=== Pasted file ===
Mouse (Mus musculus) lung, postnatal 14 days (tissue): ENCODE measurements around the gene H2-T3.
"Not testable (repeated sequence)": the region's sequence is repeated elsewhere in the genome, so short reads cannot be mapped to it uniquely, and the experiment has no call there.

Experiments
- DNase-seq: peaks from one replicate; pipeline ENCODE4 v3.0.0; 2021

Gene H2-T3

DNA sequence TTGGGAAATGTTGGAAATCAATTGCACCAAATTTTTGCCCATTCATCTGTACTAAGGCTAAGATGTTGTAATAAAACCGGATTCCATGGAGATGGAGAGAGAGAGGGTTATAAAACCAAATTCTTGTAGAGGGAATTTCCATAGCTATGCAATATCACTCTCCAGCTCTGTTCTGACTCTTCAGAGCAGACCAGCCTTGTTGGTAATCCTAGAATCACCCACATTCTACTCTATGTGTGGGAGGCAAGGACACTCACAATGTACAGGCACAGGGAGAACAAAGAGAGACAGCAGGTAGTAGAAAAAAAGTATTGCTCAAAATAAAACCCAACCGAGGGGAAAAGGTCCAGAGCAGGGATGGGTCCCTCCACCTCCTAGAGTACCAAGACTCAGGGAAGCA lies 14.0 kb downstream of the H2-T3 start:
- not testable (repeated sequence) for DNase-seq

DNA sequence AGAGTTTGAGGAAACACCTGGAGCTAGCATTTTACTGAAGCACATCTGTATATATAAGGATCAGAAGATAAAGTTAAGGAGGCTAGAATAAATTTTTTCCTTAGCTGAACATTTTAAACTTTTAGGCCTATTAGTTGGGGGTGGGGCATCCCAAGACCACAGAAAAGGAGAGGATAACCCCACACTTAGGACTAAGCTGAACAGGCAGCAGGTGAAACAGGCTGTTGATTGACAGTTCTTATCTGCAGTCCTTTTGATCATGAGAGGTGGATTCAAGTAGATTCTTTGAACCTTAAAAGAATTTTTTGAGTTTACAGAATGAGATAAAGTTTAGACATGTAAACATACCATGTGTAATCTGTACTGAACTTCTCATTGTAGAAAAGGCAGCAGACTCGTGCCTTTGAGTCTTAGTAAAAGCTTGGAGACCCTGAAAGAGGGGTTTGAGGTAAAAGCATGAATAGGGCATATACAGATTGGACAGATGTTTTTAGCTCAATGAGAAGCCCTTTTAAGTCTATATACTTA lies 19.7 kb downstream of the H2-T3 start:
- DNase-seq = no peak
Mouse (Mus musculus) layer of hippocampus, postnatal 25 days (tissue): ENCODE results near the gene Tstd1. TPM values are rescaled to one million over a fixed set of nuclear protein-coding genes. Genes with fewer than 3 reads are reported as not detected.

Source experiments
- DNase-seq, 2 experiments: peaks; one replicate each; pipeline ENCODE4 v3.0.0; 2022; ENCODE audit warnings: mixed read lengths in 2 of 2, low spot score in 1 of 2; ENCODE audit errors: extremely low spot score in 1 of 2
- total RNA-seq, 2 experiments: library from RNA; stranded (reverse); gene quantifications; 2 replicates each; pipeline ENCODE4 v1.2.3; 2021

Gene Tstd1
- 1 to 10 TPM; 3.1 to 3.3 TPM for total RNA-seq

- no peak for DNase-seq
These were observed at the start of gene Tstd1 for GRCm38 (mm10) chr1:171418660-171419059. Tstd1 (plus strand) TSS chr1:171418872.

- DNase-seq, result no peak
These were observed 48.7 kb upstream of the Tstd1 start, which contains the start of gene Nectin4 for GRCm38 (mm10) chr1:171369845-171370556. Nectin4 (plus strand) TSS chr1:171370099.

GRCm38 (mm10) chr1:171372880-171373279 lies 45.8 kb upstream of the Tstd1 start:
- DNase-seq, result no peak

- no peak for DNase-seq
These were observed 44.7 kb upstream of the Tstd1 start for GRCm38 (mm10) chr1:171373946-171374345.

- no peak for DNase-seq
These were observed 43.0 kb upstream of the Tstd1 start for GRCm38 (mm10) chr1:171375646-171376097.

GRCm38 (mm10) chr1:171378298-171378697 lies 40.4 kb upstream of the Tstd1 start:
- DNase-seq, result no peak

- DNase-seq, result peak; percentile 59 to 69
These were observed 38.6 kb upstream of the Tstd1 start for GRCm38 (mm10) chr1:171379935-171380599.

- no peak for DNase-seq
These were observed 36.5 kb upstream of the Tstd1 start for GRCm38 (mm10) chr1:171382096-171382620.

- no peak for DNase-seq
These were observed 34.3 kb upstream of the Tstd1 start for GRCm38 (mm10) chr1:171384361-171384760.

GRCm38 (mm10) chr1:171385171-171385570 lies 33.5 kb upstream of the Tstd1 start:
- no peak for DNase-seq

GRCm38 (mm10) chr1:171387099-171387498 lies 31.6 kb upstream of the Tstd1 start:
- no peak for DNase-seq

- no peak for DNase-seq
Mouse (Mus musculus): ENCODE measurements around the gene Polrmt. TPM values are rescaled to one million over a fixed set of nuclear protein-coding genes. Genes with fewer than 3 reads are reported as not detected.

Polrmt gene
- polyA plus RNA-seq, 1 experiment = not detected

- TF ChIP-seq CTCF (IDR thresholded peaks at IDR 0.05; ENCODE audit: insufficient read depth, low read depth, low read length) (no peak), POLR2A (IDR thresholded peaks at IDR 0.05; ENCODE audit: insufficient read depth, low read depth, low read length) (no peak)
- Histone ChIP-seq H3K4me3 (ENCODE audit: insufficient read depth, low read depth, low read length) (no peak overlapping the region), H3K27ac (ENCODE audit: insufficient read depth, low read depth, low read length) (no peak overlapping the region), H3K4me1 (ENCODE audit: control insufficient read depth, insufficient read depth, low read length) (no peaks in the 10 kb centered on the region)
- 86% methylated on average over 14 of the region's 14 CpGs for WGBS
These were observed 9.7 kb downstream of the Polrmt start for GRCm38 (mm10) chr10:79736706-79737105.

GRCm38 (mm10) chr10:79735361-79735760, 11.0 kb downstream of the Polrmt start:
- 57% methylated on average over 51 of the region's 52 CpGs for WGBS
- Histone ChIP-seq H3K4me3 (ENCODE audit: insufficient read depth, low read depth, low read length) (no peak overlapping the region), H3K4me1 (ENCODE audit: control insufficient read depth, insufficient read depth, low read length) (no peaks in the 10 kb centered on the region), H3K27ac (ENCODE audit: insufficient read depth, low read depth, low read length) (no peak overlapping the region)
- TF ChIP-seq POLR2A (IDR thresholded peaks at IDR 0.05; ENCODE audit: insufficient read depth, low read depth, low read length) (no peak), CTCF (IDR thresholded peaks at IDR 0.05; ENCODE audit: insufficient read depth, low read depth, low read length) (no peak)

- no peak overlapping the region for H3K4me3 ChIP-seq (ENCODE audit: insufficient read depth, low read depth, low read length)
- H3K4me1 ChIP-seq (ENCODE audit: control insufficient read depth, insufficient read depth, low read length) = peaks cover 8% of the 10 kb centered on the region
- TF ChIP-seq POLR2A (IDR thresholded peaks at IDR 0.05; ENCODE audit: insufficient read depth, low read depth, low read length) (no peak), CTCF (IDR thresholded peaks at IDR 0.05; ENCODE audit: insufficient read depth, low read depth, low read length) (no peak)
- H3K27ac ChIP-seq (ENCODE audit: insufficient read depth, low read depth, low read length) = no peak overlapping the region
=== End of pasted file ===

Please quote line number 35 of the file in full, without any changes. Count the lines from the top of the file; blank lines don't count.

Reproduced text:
- no peak for DNase-seq